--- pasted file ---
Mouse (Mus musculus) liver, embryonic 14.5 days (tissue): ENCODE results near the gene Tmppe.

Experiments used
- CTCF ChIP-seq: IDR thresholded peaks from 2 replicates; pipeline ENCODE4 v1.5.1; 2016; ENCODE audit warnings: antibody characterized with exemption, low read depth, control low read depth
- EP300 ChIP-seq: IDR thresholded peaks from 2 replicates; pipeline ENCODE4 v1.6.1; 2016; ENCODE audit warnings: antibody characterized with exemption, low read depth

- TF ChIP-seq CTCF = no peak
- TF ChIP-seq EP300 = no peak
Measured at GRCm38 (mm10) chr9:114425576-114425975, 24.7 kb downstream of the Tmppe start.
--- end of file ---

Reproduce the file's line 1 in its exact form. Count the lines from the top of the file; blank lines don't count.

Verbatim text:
Mouse (Mus musculus) liver, embryonic 14.5 days (tissue): ENCODE results near the gene Tmppe.